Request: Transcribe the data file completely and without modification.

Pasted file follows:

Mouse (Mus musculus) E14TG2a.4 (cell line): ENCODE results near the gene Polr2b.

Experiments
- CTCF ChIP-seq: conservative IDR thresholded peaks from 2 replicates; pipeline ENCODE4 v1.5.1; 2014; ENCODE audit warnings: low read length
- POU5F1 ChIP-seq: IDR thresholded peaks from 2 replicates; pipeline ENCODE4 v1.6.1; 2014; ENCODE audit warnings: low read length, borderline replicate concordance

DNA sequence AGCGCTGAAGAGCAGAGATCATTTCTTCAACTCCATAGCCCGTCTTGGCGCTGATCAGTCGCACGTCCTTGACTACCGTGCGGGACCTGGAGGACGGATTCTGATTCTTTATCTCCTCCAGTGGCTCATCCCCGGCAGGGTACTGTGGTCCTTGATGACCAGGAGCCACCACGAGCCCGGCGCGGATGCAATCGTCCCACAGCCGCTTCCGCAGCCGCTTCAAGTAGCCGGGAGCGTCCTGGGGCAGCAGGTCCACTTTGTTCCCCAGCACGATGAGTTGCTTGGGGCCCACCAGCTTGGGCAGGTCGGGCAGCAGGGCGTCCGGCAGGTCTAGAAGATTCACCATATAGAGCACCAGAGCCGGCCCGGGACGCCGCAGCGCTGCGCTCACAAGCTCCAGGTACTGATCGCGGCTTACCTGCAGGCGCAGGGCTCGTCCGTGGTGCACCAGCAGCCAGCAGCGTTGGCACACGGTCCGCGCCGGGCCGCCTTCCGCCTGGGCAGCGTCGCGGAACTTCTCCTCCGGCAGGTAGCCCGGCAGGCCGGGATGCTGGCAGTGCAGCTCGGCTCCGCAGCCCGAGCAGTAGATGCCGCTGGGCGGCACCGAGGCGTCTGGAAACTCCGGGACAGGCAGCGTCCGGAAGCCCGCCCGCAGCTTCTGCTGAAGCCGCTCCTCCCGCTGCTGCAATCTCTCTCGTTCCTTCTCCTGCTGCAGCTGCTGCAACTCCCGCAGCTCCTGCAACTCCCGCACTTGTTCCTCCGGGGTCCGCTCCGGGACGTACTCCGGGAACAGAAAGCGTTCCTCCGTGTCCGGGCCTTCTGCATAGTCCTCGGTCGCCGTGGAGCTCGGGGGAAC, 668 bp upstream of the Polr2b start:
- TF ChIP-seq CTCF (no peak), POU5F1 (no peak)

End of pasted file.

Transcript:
Mouse (Mus musculus) E14TG2a.4 (cell line): ENCODE results near the gene Polr2b.

Experiments
- CTCF ChIP-seq: conservative IDR thresholded peaks from 2 replicates; pipeline ENCODE4 v1.5.1; 2014; ENCODE audit warnings: low read length
- POU5F1 ChIP-seq: IDR thresholded peaks from 2 replicates; pipeline ENCODE4 v1.6.1; 2014; ENCODE audit warnings: low read length, borderline replicate concordance

DNA sequence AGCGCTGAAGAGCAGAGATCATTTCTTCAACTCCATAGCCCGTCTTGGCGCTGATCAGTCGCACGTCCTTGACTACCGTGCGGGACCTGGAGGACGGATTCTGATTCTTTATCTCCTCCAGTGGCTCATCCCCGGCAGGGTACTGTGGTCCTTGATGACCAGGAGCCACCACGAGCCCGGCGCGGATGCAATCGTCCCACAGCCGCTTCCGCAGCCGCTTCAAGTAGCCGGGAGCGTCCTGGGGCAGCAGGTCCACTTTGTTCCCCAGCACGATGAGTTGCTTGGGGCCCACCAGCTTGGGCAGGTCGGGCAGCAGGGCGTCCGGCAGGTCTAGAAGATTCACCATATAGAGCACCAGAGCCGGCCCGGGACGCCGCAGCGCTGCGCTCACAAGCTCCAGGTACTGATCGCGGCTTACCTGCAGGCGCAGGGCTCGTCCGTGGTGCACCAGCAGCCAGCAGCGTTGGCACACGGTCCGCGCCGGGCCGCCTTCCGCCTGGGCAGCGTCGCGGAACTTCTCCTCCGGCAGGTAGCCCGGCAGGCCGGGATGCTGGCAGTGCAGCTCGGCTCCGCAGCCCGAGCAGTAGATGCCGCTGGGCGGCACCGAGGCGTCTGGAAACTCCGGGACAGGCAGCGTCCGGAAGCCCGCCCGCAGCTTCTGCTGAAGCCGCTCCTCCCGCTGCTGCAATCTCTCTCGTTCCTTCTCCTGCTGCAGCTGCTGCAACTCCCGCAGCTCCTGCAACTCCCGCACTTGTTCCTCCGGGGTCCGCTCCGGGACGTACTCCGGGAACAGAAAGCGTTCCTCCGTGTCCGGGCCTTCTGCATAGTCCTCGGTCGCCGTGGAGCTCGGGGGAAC, 668 bp upstream of the Polr2b start:
- TF ChIP-seq CTCF (no peak), POU5F1 (no peak)